* * * * * SNATCHES From Mr. Bulwer's Novel of "Eugene Aram," vol.

I remember the author, and he was the most conceited person with whom I have ever been brought in contact, although I have read Cicero and known Bulwer Lytton."

" When Bulwer-Lytton brought out his play Not so Bad as we Seem, his friends pleasantly altered its title to Not so Good as we Expected.

Il me souvient de l'auteur, et c'รฉtait la personne la plus vaniteuse avec qui je sois jamais entrรฉ en contact, encore que j'aie lu Cicรฉron et connu Bulwer Lytton."

The author of these poems is Robert Bulwer Lytton, the son of the eminent novelist.

SEE Lytton, Edward George Earle Lytton Bulwer-Lytton, 1st baron.


SEE Lytton, Edward George Earle Lytton Bulwer-Lytton, 1st baron.

SEE Lytton, Edward George Earle Lytton Bulwer-Lytton, 1st baron.

MACAULAY, BULWER-LYTTON, GAUTIER Macaulay, with deeper insight than Shelley showed, realized that the passion of love may undergo changes.

Lytton, Bulwer: Essay on Love.

Bad novels and similar productions from the pen of writers who were once famous, such as Spindler, Bulwer, Eugรจne Sue, and so on, serve this purpose.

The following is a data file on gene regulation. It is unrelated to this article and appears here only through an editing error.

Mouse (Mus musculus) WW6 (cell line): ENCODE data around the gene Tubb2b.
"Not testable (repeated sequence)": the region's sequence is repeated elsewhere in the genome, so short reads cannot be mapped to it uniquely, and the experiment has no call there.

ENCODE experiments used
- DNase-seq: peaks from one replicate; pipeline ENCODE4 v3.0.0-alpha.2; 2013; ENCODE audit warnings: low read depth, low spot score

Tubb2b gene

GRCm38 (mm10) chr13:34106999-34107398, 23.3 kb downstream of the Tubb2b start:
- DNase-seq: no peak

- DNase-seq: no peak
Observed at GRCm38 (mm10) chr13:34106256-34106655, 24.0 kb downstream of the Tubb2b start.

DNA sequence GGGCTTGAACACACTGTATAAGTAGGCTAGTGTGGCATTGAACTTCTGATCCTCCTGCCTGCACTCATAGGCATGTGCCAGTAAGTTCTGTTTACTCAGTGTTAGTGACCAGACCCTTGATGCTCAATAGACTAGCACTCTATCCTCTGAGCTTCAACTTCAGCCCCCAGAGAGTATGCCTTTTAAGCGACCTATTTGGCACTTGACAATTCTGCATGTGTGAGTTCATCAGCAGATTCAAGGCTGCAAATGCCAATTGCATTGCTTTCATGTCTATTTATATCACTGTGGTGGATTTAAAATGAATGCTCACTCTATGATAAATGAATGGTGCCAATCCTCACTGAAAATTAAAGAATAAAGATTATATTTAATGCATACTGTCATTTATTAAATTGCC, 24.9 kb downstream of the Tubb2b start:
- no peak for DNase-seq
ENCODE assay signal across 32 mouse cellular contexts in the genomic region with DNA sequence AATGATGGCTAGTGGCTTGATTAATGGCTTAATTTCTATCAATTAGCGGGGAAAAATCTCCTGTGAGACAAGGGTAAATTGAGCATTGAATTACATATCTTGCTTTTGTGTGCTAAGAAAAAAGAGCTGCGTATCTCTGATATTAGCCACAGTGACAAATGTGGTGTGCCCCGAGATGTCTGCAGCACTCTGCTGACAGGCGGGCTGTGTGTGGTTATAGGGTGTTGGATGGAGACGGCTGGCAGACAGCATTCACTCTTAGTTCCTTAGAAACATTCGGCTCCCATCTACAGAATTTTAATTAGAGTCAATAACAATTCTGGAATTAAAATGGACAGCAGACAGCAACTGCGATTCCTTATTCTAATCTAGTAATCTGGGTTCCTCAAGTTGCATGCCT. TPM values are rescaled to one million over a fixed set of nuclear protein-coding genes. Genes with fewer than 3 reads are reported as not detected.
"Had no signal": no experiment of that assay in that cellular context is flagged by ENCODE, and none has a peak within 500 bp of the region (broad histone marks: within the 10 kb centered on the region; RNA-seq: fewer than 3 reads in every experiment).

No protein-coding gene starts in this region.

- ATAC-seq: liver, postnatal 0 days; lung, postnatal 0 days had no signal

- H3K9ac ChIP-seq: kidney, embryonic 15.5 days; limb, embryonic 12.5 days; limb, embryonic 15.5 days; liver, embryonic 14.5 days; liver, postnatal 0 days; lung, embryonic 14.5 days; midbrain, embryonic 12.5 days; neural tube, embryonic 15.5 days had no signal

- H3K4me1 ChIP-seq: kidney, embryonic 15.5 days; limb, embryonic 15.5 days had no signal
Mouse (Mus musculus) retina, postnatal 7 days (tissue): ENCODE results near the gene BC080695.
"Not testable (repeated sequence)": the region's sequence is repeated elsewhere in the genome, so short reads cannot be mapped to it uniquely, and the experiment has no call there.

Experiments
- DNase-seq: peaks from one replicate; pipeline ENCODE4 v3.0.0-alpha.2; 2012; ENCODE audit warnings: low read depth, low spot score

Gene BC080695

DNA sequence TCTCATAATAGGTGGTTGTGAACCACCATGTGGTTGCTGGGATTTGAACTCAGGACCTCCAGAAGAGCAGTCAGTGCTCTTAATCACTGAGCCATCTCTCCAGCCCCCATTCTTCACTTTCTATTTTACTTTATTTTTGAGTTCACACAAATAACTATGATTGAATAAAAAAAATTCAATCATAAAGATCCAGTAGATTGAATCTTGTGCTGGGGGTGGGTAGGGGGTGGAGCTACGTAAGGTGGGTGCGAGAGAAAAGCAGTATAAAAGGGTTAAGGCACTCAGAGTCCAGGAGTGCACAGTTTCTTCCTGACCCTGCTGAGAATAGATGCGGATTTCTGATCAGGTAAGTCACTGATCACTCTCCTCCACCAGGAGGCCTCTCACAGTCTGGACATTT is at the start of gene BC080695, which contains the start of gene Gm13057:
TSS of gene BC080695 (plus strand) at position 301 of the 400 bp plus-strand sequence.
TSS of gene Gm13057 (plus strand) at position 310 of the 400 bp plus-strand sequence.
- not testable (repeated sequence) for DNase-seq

The long winter evenings thus passed pleasantly, Mr. Bayard alternately talking and reading aloud Scott, Bulwer, James, Cooper, and Dickens, whose works were just then coming out in numbers from week to week, always leaving us in suspense at the most critical point of the story.

We had been reading one of Bulwer's works, (the weather was too hot for Psychology,) and came upon this paragraph, or something like it: "'Ah, Behind the Veil!

By Sir E. Bulwer Lytton, Author of "The Caxtons."

By Sir E. Bulwer Lytton.

When the history of Australian journalism is written it will contain two outstanding Irish names: Daniel Henry Deniehy, who died in 1865, was called by Bulwer Lytton "the Australian Macaulay" on account of his brilliant writings as critic and reviewer in the press of Victoria.

I have said it and heard it many times, and occasionally met with something like it in books,somewhere in Bulwer's novels, I think, and in one of the works of Mr. Olmsted, I know.

Dr. Johnson is famous for this; I think it was Bulwer who said you could separate a paper in the "Rambler" into three distinct essays.

There has, indeed, been recently a reaction, attended in some cases with brilliant successas in Bulwer's "Ballads of Schiller"in favour of the literal and lineal method; but since such popular pieces as Dryden's "Virgil" and Pope's "Homer" have been written on Denham's plan, it is interesting to preserve the model, however rude, which they avowedly had in their eye.

I see that Bulwer, speaking of Macready's Macbeth, says that Macbeth was a "trembler when opposed by his conscience, a warrior when defied by his foes.